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Posted: August 14, 2017

Court Orders Dissolution of Family-Owned Corporation

On August 3, 2017, following a 6-day bench trial, Justice Dufficy of the Queens County Commercial Division issued a decision in Kassab v. Kasab, 2017 NY Slip Op. 50986(U), ordering the majority shareholder of a family-owned corporation to buy out the minority owner’s shares, and failing that, ordering dissolution of the corporation.

At issue in Kassab was a real estate holding company, owned by two brothers on a 75/25 basis, which held title to two vacant lots in Jamaica, Queens where the brothers operated a parking lot. After a falling out, the older brother and 75 percent owner effectively shut his younger brother out of the business and engaged in “despotic decision-making practices with respect to considering options for the disposition of the real estate holdings of their corporation,” by, among other things, unilaterally rejecting offers to purchase or rent the property. In addition, the Court found that, after the filing of the petition for dissolution, the majority owner was underreporting income from the parking lot business, and diverting funds to himself.

Based on these findings, Justice Dufficy held that there were grounds to order the dissolution of the corporation under Section 1104-a of the Business Corporation Law and New York common law. He entered a judgment giving the majority shareholder ninety days to purchase the minority owner’s interest, at a price determined by the Court based on uncontroverted expert appraisals, without any discounts for lack of marketability. Failing that, the corporation is to be dissolved, its assets sold, and proceeds of sale distributed pro rata to the 25/75% interests of Nissim Kassab and Avraham Kasab.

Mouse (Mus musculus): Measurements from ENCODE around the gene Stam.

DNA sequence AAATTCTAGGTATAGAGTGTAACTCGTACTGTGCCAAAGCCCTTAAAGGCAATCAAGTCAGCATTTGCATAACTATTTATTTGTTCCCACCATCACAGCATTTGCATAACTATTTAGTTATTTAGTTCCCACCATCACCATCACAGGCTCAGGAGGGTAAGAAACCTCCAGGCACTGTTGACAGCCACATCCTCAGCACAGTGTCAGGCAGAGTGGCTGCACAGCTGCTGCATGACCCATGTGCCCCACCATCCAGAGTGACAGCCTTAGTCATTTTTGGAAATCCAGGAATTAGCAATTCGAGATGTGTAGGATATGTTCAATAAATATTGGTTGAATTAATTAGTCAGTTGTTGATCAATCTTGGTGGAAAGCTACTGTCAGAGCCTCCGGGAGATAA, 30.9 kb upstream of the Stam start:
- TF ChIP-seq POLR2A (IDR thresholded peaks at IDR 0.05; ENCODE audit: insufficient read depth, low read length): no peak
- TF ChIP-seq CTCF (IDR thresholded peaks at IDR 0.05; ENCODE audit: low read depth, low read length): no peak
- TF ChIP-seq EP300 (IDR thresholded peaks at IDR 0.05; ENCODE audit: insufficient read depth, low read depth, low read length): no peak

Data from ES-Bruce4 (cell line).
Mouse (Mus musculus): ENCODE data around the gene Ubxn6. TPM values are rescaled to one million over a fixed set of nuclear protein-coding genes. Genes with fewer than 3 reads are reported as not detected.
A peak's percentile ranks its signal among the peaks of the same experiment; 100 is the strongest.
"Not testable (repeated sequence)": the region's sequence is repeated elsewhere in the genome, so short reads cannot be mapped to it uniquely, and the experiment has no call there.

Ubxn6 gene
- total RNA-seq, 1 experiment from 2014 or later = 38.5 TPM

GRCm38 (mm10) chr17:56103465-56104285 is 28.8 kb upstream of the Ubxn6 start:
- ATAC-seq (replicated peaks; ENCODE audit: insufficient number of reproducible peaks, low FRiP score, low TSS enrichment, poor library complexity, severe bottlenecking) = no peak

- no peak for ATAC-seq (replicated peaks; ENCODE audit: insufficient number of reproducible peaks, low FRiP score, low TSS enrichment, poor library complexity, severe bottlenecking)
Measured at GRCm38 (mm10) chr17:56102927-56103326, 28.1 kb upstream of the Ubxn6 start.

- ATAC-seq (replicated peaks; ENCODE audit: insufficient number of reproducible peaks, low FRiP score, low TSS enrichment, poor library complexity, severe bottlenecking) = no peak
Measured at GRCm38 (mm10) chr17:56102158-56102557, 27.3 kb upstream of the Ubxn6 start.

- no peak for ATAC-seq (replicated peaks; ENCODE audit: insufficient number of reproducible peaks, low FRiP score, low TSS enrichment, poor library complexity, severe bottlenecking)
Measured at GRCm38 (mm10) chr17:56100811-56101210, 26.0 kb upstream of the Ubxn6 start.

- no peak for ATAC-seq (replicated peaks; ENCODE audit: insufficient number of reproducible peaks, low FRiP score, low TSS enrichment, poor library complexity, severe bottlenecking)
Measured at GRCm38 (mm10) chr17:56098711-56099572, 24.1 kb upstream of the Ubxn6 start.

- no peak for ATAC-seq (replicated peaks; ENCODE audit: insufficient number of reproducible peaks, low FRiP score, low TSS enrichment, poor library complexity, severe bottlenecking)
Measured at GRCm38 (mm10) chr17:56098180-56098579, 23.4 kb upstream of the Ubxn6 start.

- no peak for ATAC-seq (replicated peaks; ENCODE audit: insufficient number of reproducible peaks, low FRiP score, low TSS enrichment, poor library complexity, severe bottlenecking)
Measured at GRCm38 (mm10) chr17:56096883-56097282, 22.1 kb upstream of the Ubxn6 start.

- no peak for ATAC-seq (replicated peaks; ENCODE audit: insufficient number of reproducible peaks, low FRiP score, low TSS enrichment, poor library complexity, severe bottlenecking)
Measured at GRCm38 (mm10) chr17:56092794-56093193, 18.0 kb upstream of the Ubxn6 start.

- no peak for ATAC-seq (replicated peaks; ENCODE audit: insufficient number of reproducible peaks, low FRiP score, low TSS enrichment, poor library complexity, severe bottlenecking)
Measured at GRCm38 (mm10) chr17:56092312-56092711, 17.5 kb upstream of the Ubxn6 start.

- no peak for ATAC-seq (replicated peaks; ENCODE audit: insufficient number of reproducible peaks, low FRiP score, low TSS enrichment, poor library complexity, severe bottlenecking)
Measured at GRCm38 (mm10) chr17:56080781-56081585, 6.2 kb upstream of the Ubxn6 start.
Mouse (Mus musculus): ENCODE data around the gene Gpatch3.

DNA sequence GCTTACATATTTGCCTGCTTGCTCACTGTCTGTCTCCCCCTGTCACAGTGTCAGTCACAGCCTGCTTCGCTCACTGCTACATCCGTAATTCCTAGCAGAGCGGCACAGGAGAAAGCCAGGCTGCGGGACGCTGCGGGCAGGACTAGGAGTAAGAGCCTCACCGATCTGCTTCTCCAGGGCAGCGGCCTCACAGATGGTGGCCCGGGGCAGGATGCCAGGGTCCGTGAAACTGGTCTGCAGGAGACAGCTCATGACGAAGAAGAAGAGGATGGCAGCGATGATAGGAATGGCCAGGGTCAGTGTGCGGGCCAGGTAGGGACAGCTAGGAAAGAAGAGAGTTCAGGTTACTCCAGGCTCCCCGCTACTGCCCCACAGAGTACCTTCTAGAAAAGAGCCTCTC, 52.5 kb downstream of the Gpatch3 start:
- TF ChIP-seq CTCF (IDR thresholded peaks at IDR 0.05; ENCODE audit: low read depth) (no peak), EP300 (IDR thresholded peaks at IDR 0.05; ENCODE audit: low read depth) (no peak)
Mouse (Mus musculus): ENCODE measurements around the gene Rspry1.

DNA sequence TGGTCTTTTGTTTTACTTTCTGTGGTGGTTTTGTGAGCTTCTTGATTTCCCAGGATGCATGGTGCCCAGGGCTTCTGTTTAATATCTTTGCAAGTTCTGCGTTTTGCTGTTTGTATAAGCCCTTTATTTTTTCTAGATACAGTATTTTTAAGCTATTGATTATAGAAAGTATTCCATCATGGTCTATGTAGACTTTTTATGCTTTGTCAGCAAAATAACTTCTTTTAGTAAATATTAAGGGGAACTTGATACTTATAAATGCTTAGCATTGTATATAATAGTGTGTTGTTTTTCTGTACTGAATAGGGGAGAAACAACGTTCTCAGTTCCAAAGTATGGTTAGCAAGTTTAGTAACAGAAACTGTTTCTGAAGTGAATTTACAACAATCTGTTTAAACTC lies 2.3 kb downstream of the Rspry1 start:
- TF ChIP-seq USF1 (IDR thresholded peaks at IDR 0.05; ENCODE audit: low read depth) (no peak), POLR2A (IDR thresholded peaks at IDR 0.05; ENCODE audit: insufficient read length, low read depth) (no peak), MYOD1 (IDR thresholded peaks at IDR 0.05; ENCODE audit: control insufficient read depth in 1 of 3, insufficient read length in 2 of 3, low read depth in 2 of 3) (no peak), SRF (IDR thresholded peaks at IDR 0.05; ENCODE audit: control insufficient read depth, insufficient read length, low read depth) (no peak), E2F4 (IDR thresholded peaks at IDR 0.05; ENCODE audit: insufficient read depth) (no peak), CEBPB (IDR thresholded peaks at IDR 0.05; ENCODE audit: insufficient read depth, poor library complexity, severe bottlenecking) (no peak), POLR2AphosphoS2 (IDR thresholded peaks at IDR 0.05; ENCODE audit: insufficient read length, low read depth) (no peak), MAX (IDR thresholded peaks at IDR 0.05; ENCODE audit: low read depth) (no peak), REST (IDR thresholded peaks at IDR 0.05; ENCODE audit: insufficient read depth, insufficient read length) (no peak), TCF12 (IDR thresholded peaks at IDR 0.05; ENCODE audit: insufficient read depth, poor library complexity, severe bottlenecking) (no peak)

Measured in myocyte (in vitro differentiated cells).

One interesting aspect of the decision was the Court’s consideration of the post-petition oppressive conduct of the majority owner (e.g., diverting income for his personal enrichment and refusing to consult his brother on all business-related matters). In the equitable context of dissolution proceedings, such post-petition conduct is no less important than pre-petition conduct (indeed, post-petition conduct may also give rise to separate claims for breach of fiduciary duty, various derivative claims, and ultimately to a new dissolution petition). Therefore, it behooves both the petitioner and respondent in a dissolution proceeding to maintain clean hands and to keep consulting with their business partners even after the normal joint operation has been disrupted – because “despotic” and illegal conduct will be held against them.

NOTE: Schlam Stone & Dolan LLP represented the Petitioner Nissim Kassab in this case.

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